Philadelphia is a city that loves to eat. Whether it’s the 500-foot cheesesteak that graced South Ninth Street last month or the 10 tons of free hoagies given out around July 4th, sandwiches are one of the city’s staples. But which sandwich best defines this city? Are hoagies the meal that best represents Philadelphia, or are cheesesteaks our signature sandwich? The Inquirer turned to two sandwich experts to debate.
Hoagies: More variations, and unique to the city.
By Hawk Krall
Cheesesteaks are an undeniable reality of Philadelphia life. Whiz and provolone literally flow in the streets — see last month’s “500-foot cheesesteak” event on Ninth Street. Yes, cheesesteaks are delicious. But it’s 2021, and it’s time for a new signature sandwich, something new and classic at the same time: the not-so-humble hoagie.
For years, Philadelphia has been searching for a new signature sandwich. We tried really hard with roast pork. I love a roast pork sandwich with broccoli rabe and shaved provolone, but can count on one hand how many places consistently make a spectacular one.
Other hidden gem contenders — the Schmitter, or my beloved hot dog-fish cake combo — are a bit too obscure for mass appeal. What sandwich is unique to our region, widely available, rooted in Philadelphia culinary DNA, and adaptable to both classic and high-end expressions? The answer couldn’t be more obvious.
Hoagies have been a staple of Philadelphia cuisine for almost a century, possibly predating the cheesesteak, and they are everywhere. I’ve been eating, writing about, and drawing hoagies for over a decade, and haven’t even cracked the surface. If you asked me for my top five cheesesteaks, I’d have a list in two minutes. But top five hoagies? I couldn’t narrow it down. I could maybe do top five of every neighborhood.
“One of the hoagie’s strong suits is its sheer diversity.”
Every section of the city, every block, every county — plus South Jersey, and all the way up to NEPA — has its own hoagie style and multiple places that do them well. There must be hundreds, thousands of delis, corner stores, pop-ups, and more across the region making hoagies at a high level. You could spend your entire life doing this (I’ve tried!), and by then there’d be 100 new hoagies that are even better.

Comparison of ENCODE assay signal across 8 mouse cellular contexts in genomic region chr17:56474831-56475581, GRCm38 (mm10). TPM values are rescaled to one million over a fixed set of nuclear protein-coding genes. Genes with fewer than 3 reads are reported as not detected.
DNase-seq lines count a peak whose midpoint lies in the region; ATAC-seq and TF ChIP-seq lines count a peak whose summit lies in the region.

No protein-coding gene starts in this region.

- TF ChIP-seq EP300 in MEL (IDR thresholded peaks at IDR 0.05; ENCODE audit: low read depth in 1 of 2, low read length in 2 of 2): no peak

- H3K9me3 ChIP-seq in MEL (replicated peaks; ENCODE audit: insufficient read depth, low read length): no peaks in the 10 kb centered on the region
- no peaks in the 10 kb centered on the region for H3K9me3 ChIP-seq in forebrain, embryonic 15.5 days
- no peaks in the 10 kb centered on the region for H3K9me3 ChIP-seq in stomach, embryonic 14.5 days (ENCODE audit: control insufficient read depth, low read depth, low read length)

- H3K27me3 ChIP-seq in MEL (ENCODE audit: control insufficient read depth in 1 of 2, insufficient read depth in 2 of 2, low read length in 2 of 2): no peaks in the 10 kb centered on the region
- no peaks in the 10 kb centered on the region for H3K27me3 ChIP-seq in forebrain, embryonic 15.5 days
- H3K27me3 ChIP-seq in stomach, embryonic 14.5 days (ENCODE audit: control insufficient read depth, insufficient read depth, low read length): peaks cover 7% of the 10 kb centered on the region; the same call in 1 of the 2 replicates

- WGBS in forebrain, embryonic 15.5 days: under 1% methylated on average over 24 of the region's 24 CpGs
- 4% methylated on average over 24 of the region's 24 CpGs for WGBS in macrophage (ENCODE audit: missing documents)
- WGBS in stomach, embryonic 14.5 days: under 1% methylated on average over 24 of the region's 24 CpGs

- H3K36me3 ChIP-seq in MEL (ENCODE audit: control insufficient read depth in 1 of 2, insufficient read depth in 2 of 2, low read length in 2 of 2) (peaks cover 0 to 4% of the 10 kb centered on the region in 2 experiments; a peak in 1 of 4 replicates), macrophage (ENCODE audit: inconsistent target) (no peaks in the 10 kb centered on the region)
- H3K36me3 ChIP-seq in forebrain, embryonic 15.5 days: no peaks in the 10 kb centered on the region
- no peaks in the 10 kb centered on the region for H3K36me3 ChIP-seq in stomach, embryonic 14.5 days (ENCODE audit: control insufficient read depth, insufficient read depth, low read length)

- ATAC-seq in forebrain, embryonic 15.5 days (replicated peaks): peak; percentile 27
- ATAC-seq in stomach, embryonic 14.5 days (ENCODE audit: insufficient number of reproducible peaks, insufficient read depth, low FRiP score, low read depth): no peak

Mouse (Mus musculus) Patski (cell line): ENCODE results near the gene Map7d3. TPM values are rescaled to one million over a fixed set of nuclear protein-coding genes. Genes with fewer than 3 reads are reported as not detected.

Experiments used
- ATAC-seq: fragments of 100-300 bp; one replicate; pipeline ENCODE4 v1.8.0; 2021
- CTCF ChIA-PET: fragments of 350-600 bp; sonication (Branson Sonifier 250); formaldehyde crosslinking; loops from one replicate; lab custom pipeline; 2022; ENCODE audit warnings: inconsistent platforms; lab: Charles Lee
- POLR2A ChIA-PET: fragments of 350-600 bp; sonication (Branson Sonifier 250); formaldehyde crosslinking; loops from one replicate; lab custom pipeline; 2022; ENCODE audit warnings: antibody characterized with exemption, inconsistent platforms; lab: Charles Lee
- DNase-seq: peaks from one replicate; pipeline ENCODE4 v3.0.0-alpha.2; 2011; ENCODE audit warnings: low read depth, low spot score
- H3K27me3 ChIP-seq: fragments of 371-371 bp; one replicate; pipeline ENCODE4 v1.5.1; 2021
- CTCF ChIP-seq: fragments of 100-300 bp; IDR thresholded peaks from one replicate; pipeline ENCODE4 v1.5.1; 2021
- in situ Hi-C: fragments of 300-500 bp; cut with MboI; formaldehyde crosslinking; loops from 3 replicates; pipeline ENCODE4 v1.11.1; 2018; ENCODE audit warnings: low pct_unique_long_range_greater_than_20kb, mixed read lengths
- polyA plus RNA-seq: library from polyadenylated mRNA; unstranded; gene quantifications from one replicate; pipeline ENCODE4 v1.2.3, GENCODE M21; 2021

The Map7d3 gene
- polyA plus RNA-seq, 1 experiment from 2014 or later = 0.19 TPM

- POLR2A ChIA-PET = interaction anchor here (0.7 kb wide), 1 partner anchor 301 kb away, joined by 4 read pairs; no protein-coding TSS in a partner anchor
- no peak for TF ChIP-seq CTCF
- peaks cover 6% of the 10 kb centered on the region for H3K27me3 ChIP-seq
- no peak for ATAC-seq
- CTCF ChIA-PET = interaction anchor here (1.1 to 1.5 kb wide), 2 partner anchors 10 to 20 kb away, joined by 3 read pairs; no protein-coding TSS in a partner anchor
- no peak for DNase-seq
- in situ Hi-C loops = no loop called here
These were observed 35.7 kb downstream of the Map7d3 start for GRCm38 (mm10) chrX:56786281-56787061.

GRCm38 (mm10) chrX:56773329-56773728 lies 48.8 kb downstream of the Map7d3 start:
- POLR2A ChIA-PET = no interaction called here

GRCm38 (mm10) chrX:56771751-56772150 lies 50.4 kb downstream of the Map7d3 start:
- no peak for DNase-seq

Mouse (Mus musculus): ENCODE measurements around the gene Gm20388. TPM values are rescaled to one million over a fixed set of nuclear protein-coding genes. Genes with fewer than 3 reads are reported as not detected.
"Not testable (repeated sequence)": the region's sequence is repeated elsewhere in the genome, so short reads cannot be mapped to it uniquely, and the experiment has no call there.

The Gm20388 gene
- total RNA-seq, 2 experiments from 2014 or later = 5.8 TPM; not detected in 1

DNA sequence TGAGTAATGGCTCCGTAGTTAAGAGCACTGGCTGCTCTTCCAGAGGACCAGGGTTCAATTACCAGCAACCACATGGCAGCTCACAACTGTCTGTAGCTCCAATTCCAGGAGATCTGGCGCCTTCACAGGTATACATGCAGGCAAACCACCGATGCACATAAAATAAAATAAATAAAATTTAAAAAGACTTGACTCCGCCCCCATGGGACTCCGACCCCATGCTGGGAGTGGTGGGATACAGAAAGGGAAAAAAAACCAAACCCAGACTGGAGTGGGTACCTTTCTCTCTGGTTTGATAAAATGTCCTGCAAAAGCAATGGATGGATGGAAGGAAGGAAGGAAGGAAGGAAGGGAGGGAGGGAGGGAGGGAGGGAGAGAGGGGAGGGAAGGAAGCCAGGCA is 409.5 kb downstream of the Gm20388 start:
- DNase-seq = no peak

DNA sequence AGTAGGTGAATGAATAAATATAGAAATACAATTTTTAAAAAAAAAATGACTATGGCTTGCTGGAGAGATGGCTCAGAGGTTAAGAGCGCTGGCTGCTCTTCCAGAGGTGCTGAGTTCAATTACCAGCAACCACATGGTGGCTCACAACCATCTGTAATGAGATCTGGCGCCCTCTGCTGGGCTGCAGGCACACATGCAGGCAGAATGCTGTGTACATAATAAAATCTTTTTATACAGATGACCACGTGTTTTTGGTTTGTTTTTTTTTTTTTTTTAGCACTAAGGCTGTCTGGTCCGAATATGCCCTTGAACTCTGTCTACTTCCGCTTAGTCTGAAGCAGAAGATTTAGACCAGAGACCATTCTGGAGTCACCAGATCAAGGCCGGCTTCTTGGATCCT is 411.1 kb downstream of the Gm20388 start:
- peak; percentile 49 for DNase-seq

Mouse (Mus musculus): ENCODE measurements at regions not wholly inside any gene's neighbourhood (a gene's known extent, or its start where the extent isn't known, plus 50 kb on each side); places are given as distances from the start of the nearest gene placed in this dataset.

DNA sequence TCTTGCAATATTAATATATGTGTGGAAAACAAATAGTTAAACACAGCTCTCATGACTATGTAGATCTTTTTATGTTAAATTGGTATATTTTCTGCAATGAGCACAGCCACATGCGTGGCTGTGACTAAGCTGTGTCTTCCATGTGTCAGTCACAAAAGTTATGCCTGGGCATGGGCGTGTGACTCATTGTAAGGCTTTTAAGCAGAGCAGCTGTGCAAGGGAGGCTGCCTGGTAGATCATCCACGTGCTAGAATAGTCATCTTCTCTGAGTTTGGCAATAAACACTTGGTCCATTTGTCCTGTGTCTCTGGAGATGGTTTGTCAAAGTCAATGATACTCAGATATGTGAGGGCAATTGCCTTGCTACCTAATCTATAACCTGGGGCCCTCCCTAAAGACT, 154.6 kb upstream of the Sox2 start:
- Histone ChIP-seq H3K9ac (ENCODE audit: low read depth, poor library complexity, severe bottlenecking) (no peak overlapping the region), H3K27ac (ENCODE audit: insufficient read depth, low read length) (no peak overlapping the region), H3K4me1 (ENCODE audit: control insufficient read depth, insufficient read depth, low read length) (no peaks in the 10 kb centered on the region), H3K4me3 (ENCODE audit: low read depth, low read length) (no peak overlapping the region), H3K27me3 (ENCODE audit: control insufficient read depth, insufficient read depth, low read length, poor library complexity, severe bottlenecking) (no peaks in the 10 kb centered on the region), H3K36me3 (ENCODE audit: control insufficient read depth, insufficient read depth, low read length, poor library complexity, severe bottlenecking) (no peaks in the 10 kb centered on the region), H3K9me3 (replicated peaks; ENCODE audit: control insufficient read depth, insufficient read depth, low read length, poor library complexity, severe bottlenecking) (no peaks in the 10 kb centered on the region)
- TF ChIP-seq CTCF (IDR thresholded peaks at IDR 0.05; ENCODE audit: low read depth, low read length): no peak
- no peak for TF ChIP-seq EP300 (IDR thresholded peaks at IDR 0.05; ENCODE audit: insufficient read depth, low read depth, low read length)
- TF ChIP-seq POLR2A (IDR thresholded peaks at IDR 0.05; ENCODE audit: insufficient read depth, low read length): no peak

One of the hoagie’s strong suits is its sheer diversity. There’s the original South Philly Italian, but also baloney and pink ham “American” hoagies, Jewish hoagies (think corned beef special on a long roll), chicken salad hoagies with bacon. There are zeps in Norristown, Vietnamese hoagies, Mexican hoagies, vegetarian hoagies, roast beef and Old Bay hoagies from Wawa at 3 a.m. And that’s not even counting the growing list of artisanal hoagies that are getting better and better. There’s a hoagie out there for everyone.
» READ MORE: Best hoagies in Philly to eat right now
You can’t take a cheesesteak too far from its base form before it becomes … not a cheesesteak. Wagyu beef on ciabatta?! Get out of my city!
But variations on the hoagie are infinite. As long as you’ve got two or three authentic foundation elements — fresh local bread, shredded iceberg glistening with olive oil, thinly shaved meats rolled like sushi — you can kind of go crazy with the rest.
Another point for the hoagie is that it’s unique to Philadelphia. You can’t get a real Philadelphia hoagie outside of the Delaware Valley. Sure, they try — but they just aren’t built right. The bread is cut wrong or the balance of ingredients is off. Sure, you can find delicious Italian subs (heroes?) in North Jersey or New York, but you have to seek out some secret place halfway to Coney Island for the real deal. In Philadelphia, the real deal is everywhere.
Plus, our bread is just better. It’s not the water — it’s the two dozen-plus bakeries making crusty Italian long rolls, delivered fresh daily to every hoagie shop in the city. That infrastructure just doesn’t exist in other places.